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On the morning of March 20, large numbers of first-year students began crying, screaming and cursing the administration when they found out their worst nightmare had come true: They had been quadded.
First-year Ilyana M. Kuziemko '00 got together with her entire blocking group to open the long-awaited envelope. When she found out she had been placed in Currier House, she was extremely upset.
"Currier was the place we dreaded to be," Kuziemko says. "It's just so far away. I thought the person who read the letter was kidding."
Kuziemko's feelings are shared by many quadded first-years who fear the tremendous hike to the Quad.
Jennifer E. Hoffman '00, who was placed in Pforzheimer House, is particularly concerned about the distance because she is on the crew team, and Pforzheimer is the farthest house from the boathouse.
"I don't think I'll be able to spend any time there," Hoffman says. According to Hoffman, there is only one girl on the crew team who currently lives in the Quad. Everyone else transferred after their first year.
Yet the thousand-odd yards that separate the Yard and Quad are not the only reason that so many first-years fear the far-out dorms. Another complaint about being quadded is that the area lacks a college atmosphere.
"You don't really feel like you're at Harvard anymore," says Jessica M. Kaye '00, who was assigned to Currier House. "You imagine Harvard life to be river houses and old collegiate-looking buildings. Currier seems very removed."
Nevertheless, not all first-years were disappointed when they found out they had been quadded.
"I was extremely happy for a number of reasons," says Aric A. Christal '00, who will be living in Pforzheimer. "While it's sort of far away, it offers a lot in the way of quietness. The Radcliffe Yard area is enclosed and very peaceful."
Christal is looking forward to the quiet Quad after living in Wigglesworth, which he says gets rather noisy.
Christal is also looking forward to living in the Quad because of its personal, community-like nature.
"When you get down towards the river, the houses are segregated," Christal says. "You have to cross streets and worry about traffic. The Quad is almost like its own entity."
Alexander T. Maskin '00, who will be living in Cabot, is also very glad about his housing assignment.
"I think it has the nicest rooms in Harvard," Maskin says. "The Quad is aesthetically pleasing...I'm very pleased with the dining."
Many first-years say they will not mind the distance to the Yard.
"I'm looking at it as a perfect excuse to bring my bike. I didn't this year because of the proximity," said Christal, who is also on the crew team.
So is being quadded really death incarnate? First-years appear to have rather varying opinions of the Quad but truth be told, few upperclass students dislike Quad life once they're there.
"The neighborhood around the Quad is really nice," says Wilbert D. Young '98, a resident of Cabot. "There's a huge area in the middle of the Quad that we can play Frisbee or sunbathe on."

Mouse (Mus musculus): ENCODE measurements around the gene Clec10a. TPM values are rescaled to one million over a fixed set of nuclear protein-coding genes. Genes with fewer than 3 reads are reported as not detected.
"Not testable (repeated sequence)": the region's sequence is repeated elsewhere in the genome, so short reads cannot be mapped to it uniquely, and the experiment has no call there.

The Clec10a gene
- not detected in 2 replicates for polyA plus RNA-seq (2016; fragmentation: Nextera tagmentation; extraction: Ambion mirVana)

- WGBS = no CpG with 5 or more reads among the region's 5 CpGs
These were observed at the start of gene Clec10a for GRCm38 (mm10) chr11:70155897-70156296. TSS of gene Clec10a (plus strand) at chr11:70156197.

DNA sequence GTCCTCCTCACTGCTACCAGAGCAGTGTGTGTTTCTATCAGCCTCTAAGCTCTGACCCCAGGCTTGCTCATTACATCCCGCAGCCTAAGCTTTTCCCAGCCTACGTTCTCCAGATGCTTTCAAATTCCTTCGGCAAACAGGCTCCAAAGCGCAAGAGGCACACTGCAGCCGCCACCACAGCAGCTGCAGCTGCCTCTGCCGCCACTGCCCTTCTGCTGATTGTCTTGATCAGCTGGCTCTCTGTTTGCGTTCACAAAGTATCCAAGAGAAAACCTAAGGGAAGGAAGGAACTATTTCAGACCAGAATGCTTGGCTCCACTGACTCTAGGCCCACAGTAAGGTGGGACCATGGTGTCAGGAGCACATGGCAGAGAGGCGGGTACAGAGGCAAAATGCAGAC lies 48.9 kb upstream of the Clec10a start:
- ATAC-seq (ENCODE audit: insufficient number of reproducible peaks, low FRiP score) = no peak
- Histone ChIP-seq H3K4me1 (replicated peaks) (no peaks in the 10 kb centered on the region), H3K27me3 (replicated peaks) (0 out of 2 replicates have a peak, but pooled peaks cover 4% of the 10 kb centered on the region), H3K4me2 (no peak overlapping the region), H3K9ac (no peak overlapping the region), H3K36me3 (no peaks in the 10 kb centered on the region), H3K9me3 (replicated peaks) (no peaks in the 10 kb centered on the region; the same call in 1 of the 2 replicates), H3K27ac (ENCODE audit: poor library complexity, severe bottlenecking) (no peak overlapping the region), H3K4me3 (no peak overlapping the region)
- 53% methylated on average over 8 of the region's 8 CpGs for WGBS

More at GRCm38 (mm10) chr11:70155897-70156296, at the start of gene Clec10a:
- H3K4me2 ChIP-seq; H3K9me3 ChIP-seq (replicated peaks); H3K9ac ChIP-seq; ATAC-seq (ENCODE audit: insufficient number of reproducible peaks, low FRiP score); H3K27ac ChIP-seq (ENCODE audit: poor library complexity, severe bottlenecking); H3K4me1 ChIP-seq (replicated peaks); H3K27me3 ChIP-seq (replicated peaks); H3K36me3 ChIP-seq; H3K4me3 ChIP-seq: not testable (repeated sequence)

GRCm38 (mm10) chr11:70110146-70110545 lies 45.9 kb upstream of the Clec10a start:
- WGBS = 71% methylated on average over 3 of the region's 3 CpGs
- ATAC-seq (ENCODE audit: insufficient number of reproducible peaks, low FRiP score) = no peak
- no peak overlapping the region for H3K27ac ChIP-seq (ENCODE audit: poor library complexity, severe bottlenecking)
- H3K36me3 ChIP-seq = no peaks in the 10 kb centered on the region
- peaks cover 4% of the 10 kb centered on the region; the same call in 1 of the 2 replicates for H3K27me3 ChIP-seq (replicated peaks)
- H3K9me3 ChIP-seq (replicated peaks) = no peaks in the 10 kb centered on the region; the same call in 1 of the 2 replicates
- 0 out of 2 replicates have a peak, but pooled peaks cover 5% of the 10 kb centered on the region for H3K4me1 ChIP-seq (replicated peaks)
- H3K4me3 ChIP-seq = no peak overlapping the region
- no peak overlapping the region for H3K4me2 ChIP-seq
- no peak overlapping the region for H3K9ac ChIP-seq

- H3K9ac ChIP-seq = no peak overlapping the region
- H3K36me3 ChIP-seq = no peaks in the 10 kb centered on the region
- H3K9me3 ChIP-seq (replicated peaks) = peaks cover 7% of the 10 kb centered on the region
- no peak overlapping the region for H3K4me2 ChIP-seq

Students living in the Quad rave about the rooms.
"The rooms are huge," says Chile E. Hidalgo '99, who also lives in Cabot. "We have our own singles, our own kitchen, a balcony, a bathroom. It's pretty sweet."
For many students who live there, the Quad is like it's own community.
"I feel like I know most of the people in my house. If I don't know someone, I'll meet them," Hidalgo says.
Andrea M. Lewis '97 shares Hidalgo's opinion. "The Quad is like one big house, instead of three separate ones," she says. "It's like you are attending a smaller university within the University."
Many enjoy the Quad for its quietness and exclusion from the rest of the campus.
"It's a little less hectic than Harvard Square. It's an easier place to live," says Nathan A. Herman '98, who lives in Currier.
Lillian D. Ku '97 says she agrees.
"I like being able to have some place to go to at the end of the day and not be in the same place as work. It's nice being able to differentiate work from play," she says.
Happy shining quadlings weren't always thrilled with their housing assignments. Many say they had the same concerns as current quadded first-years.
"In the beginning, the distance always seems like a problem," Young says.
Yet Young says that the distance never ended up bothering him.
"It's only a five-minute bike ride and a ten-minute walk. Three or four shuttles run an hour," says Young. Occasionally, Young returns to the Quad for lunch even when he only has an hour.
Are the Quad's rave reviews the product of upperclass student delusion?
"Maybe it's some form of rationalization," says Ku. "After being here, you convince yourself you like it."
However, even if residents of the Quad are a bit biased towards their home, something so many people rave about can't be that bad.
First-years, fear not. While thoughts of the Quad may keep you awake at night, the majority of students who currently live there love it.
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